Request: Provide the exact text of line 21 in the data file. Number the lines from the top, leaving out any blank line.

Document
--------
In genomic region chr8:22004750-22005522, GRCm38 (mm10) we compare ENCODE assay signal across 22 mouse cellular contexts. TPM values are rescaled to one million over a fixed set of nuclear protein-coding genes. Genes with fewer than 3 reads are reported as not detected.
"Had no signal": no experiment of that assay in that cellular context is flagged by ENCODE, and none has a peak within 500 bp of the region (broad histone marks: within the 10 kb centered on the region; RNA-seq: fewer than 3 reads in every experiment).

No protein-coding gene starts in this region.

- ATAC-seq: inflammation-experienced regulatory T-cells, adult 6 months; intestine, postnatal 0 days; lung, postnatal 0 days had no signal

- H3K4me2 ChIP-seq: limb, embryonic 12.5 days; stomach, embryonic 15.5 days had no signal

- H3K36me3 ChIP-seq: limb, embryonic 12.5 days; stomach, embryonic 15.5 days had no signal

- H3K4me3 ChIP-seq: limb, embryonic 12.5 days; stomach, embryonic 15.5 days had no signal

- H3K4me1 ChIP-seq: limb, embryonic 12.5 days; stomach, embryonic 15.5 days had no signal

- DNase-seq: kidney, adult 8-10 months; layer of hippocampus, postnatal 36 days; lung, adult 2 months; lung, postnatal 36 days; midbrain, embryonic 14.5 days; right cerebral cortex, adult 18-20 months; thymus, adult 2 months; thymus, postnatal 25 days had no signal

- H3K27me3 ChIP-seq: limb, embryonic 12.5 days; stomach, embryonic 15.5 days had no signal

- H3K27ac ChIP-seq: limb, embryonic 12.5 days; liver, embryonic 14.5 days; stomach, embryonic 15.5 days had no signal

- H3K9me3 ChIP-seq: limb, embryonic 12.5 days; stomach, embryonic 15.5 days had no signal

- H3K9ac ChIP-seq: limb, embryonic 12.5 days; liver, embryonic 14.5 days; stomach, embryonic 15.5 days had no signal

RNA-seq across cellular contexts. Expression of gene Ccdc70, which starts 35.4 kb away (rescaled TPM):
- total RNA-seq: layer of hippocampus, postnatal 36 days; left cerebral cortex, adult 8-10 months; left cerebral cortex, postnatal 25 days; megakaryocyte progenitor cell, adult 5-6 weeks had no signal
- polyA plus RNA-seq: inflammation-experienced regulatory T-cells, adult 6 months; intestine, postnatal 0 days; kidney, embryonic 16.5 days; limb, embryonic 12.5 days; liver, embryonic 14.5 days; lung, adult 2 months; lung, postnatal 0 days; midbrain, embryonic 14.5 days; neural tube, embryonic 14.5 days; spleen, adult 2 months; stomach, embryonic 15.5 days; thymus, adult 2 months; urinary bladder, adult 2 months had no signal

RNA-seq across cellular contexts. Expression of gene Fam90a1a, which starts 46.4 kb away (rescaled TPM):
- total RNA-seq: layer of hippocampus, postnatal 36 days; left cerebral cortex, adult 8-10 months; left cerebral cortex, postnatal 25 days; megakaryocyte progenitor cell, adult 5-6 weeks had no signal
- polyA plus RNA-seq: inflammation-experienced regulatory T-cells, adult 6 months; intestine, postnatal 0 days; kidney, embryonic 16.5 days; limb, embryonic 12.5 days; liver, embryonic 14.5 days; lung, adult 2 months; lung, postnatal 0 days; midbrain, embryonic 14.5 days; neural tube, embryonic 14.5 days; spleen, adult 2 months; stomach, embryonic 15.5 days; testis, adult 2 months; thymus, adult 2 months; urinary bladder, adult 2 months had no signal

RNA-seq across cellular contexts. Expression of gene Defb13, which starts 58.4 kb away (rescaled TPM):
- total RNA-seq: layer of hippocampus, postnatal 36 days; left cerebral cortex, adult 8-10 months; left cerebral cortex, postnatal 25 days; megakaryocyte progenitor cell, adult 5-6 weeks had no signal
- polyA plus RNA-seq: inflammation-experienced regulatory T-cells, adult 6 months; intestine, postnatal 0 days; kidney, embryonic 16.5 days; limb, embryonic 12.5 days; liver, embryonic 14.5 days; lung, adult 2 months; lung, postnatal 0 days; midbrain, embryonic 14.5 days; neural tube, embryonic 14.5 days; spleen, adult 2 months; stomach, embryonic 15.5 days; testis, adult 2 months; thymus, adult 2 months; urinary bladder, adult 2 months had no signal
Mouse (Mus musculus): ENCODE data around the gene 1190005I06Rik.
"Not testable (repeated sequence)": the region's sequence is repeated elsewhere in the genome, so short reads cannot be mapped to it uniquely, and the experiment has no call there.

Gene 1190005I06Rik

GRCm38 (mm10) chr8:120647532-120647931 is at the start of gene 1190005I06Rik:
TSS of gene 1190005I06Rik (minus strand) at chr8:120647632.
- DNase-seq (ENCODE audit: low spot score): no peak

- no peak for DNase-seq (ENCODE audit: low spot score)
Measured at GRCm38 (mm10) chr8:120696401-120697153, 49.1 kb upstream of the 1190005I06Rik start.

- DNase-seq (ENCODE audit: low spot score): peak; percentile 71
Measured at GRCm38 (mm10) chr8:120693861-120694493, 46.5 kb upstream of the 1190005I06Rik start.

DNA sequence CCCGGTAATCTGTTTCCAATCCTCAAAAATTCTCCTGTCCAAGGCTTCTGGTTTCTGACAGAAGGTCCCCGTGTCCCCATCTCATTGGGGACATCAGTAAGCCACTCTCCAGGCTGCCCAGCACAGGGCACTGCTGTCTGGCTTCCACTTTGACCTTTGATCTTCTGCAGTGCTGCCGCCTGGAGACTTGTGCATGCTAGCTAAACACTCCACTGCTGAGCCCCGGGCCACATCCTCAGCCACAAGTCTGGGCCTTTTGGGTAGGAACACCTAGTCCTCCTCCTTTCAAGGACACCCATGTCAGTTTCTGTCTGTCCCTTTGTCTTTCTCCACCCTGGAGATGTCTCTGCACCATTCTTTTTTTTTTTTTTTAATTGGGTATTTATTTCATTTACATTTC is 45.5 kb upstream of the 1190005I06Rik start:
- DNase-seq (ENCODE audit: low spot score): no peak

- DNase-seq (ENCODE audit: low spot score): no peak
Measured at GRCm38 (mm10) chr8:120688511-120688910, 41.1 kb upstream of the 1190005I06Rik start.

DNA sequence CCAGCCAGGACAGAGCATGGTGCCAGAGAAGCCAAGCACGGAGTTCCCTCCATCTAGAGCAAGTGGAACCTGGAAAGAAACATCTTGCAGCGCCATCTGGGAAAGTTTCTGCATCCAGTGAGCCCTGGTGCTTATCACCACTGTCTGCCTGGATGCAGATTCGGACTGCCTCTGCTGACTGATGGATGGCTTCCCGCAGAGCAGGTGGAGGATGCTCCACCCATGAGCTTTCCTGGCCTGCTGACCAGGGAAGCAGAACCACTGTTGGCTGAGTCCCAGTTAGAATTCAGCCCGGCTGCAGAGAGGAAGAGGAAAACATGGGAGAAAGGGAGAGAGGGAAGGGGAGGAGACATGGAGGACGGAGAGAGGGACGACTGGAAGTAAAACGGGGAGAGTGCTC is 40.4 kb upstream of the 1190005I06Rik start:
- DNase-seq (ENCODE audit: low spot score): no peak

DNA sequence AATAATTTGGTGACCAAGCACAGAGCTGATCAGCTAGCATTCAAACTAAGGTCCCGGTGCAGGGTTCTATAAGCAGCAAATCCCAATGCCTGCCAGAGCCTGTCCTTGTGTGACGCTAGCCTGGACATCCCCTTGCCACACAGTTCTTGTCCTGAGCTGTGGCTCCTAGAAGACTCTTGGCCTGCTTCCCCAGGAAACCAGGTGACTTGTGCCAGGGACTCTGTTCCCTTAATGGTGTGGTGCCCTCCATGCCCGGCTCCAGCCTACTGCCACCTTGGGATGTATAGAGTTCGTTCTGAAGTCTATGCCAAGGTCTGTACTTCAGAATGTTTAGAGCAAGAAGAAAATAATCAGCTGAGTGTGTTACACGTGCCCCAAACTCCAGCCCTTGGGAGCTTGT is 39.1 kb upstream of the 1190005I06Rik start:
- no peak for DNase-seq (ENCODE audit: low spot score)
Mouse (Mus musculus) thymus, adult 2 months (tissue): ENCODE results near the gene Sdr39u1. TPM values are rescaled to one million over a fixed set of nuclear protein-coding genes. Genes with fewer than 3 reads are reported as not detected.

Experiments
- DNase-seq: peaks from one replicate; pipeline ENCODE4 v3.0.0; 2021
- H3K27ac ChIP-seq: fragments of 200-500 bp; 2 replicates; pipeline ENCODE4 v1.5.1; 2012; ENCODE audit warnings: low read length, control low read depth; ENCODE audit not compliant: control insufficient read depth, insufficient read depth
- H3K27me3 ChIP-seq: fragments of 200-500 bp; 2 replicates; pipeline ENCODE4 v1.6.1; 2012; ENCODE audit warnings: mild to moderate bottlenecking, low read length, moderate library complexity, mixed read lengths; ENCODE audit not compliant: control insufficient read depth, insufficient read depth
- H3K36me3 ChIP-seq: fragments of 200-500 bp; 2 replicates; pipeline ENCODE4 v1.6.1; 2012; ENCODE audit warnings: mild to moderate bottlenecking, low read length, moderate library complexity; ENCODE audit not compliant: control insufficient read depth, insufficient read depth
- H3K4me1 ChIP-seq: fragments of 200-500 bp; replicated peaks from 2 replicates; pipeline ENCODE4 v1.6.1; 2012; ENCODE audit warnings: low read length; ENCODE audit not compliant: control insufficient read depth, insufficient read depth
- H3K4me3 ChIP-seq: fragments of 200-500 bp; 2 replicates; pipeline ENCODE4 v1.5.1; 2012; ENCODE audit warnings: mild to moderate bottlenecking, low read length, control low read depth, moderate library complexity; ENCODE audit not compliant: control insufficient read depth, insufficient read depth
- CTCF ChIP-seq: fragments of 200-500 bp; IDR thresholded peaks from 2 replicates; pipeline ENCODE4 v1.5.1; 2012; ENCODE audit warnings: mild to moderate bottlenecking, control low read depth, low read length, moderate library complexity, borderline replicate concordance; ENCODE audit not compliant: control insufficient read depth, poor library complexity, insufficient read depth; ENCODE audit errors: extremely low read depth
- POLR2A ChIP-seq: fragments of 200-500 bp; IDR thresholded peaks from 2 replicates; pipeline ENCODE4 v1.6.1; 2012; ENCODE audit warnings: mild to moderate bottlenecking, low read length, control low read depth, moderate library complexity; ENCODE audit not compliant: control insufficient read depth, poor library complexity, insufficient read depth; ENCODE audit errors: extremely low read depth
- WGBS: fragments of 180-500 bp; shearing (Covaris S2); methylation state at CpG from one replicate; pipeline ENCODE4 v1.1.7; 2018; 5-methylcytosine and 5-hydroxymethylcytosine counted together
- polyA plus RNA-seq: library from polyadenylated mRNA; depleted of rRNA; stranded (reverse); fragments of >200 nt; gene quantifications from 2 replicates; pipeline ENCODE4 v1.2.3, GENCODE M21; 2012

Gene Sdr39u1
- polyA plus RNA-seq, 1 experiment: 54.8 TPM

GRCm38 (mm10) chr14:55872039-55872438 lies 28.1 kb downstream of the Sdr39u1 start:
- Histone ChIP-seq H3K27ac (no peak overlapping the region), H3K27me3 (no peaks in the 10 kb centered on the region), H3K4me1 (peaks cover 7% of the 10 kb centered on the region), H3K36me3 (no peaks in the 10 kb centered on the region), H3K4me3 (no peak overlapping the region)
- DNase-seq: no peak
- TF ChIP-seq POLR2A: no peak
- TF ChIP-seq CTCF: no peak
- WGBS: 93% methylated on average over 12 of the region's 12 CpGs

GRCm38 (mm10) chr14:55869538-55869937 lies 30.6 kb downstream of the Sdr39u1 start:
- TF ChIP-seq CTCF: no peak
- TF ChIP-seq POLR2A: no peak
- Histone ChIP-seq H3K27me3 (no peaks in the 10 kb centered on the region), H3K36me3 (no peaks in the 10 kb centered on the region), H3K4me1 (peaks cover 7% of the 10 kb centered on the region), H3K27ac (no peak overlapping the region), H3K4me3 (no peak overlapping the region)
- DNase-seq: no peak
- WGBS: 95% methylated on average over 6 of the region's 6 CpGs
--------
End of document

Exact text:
- total RNA-seq: layer of hippocampus, postnatal 36 days; left cerebral cortex, adult 8-10 months; left cerebral cortex, postnatal 25 days; megakaryocyte progenitor cell, adult 5-6 weeks had no signal